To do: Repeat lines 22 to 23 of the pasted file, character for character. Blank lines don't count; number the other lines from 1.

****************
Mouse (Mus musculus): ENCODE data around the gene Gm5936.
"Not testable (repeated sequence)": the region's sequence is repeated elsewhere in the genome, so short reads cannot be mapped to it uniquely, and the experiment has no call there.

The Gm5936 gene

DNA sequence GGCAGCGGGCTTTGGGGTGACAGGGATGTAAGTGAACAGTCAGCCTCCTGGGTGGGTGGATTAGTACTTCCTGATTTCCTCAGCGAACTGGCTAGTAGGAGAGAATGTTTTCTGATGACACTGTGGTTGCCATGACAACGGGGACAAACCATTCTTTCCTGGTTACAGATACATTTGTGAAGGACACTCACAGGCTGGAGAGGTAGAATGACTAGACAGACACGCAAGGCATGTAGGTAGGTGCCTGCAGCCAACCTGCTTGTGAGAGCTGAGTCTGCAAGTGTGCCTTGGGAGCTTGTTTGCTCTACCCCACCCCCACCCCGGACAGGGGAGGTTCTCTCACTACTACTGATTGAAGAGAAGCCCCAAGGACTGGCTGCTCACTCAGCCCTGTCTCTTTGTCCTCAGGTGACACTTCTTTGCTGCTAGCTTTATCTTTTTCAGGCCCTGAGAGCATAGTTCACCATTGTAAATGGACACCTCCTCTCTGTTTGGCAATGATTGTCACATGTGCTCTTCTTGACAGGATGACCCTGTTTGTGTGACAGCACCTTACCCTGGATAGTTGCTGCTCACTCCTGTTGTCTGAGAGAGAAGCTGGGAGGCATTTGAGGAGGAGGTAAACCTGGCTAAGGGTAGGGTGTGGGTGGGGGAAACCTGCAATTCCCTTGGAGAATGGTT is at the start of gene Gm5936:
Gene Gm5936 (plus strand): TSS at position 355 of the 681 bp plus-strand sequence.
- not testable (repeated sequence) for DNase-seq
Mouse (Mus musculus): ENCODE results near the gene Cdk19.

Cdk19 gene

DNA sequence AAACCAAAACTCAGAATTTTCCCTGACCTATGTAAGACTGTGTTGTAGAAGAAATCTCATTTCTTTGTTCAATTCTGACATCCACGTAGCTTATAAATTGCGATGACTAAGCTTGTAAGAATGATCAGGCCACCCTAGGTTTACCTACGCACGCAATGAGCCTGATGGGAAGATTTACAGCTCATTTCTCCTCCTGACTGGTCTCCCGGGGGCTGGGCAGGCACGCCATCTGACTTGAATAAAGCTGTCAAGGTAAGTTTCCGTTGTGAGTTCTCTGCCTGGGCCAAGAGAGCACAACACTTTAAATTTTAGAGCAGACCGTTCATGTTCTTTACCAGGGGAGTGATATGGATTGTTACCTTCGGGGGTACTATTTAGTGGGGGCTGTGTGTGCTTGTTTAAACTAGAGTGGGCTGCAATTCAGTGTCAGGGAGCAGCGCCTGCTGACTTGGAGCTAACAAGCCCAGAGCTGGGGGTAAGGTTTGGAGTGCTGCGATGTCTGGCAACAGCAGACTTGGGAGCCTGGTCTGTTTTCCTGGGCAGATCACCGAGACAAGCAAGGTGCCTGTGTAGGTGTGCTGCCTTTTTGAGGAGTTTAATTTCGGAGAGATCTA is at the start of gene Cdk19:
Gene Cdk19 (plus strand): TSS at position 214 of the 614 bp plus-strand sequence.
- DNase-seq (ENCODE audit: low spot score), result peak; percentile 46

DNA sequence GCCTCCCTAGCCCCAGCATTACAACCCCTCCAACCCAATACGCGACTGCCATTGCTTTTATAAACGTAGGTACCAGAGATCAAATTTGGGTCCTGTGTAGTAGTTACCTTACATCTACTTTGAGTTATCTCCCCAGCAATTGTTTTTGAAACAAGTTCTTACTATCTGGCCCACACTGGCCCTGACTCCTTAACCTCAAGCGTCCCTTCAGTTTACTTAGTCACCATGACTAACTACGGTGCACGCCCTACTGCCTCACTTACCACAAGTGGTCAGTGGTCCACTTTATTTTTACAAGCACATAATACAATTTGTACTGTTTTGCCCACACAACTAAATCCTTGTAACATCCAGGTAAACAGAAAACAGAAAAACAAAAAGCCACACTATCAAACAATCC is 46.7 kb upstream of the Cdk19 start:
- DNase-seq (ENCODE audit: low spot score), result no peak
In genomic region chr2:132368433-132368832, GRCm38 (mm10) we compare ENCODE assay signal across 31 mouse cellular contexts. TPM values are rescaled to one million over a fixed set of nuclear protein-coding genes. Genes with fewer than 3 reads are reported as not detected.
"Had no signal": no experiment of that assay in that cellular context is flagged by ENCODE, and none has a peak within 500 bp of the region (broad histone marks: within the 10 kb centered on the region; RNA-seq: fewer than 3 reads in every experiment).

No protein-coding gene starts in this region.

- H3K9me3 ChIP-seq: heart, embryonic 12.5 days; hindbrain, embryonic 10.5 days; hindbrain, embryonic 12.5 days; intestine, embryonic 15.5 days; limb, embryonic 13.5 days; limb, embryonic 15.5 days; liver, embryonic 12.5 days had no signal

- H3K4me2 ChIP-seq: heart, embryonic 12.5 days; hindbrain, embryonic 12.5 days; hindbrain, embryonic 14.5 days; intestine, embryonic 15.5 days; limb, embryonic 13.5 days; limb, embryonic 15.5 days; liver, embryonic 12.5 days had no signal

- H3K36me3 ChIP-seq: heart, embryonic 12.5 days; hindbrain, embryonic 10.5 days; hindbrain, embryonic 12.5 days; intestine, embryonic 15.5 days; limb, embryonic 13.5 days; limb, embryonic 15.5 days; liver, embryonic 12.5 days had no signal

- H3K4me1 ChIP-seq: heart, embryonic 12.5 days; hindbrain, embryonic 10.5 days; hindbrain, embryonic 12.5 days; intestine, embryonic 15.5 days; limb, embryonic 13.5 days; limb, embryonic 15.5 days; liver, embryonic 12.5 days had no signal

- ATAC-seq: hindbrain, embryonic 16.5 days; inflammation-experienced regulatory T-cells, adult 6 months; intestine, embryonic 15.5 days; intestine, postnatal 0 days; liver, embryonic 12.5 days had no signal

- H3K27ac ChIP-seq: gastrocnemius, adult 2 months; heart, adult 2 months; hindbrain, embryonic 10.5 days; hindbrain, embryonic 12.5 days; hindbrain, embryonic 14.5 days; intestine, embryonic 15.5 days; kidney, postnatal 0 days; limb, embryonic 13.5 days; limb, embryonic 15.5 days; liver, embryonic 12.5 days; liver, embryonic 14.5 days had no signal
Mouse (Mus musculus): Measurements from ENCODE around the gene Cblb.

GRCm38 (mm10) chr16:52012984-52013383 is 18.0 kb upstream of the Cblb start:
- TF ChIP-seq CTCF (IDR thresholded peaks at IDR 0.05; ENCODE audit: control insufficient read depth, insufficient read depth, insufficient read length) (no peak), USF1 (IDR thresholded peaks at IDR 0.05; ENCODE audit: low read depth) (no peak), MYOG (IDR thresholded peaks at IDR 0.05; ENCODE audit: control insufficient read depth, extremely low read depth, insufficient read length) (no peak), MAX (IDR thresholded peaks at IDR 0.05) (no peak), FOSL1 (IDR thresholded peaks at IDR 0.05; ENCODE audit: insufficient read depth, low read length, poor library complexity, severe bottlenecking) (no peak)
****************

- H3K27ac ChIP-seq: gastrocnemius, adult 2 months; heart, adult 2 months; hindbrain, embryonic 10.5 days; hindbrain, embryonic 12.5 days; hindbrain, embryonic 14.5 days; intestine, embryonic 15.5 days; kidney, postnatal 0 days; limb, embryonic 13.5 days; limb, embryonic 15.5 days; liver, embryonic 12.5 days; liver, embryonic 14.5 days had no signal
Mouse (Mus musculus): Measurements from ENCODE around the gene Cblb.